Bike Commuting from Hoboken to Manhattan

I won’t claim to be an expert on this topic since I’ve only been doing this on a daily basis for about three months, but I hope some people find it helpful. I’ve lived in Hoboken for four years but for most of that time, my office location has been within walking distance to either Port Authority Bus Terminal or a PATH station, so I didn’t bother considering incorporating the bike into my commute.

First world problem — having to work in Soho

However, about five months ago, my company’s New York City office moved to Soho and getting from Hoboken to Soho isn’t exactly the most straightforward journey. This obviously depends on where in Hoboken you’re coming from, but it’s going to come down to taking 1) a bus to Port Authority Bus Terminal or 2) the 33rd St. PATH train. Without a bike, I determined the optimal commute to be via 33rd St. PATH from Hoboken to Christopher St., then walk to Soho:

Yes, I could take a bus from midtown Hoboken to the PATH and/or get off the PATH at 14th St, then switch to the F/M to Broadway-Lafayette St. Those steps add significant variability whereas walking is pretty much guaranteed to always take the same amount of time. The problem is that in the best case, this journey takes about 40 minutes with a worst case of around an hour if you have to wait a while for the PATH train, especially if it’s late at night or you have to wait for the next non-sardine-packed train.

With a bike, the time spent on both ends of the PATH train ride gets reduced significantly. My best case went down to 25 minutes with a worst case of around 40–45 minutes. So how do you incorporate a bike into the commute since bicycles aren’t allowed on the PATH train during rush hour? There are two main options I can think of (besides time-shifting your work schedule to 10am to 7pm, which isn’t that weird…).

Bike share!

Hoboken has a bike share system. New York City has a bike share system. No, they are not inter-operable. We’ll save that discussion for another day. ;)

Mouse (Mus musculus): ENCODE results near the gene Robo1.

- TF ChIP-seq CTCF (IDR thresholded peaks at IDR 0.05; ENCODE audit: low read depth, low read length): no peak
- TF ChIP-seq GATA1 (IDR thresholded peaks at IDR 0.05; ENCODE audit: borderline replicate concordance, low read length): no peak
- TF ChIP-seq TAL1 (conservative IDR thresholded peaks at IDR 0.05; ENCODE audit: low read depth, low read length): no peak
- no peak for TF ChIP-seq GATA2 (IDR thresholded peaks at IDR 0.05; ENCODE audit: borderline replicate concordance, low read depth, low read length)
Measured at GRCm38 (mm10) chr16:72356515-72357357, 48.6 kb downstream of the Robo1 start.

Bike share is a great solution for the “last mile” problem — getting to transit, then getting to your final destination. Here’s an in-depth look at how bike share in Washington, DC helps solve the last mile problem:

My Brompton waiting for the next PATH train with everyone else

In our case, you can use bike share to get from your home in Hoboken to the PATH station. Once you get off the PATH train in Manhattan, you can use bike share to get to your workplace. No need to worry about bike storage, maintenance, locking it up, etc. Even with having to pay for two bike share systems, the total cost is low compared to paying for additional rides on public transit.

One problem I’ve run into is the bike share stations are often empty during rush hour. It’s great that bike share is so popular, both in Hoboken and New York, but if I have to walk another few blocks to get to an available bike, that somewhat defeats the purpose of relying on bike share. Also, bike share bikes are arguably not much fun to ride.

My Brompton in front of a completely empty CitiBike station outside the Christopher St. PATH station.

If you don’t mind occasionally hunting for an available bike and prefer the convenience of bike share over performance, this is a great option!

Folding bikes!

If you read the link to the PATH Train’s bicycle policy carefully, you might have noticed their restriction on bicycles during rush hour doesn’t apply to folding bikes! It makes sense since most folding bikes don’t take up any more space than a suitcase.

You may want to consider a folding bike over the bike share option if 1) you get annoyed with bikes not being available at the bike share stations and/or 2) you want something that’s more fun to ride. Fortunately, folding bikes are available at different price points. A good place to start shopping for a folding bike is BFold, a small shop in the East Village which exclusively sells folding bikes.

Yes, you should ride

Thanks for making it this far in this blog post. If you’re wondering if it’s worth the hassle of doing bike share or lugging a folding bike around, my answer is yes. Saving about 30 minutes off my commute every day is nice. However, the most important reason why I’m sticking with this is it’s fun! Hoboken and New York are such wonderful, dense, urban environments where you always discover something new and interesting — that journey of discovery is more efficient and fun on a bicycle.

Stumbling upon a random group of cyclists riding through the West Village:

Using the Sinatra Drive waterfront multi-use path to speed past auto traffic:

Hope to see you on a future rush hour commute!

This post was written by Peter Kim, one of Bike Hoboken’s core team members.

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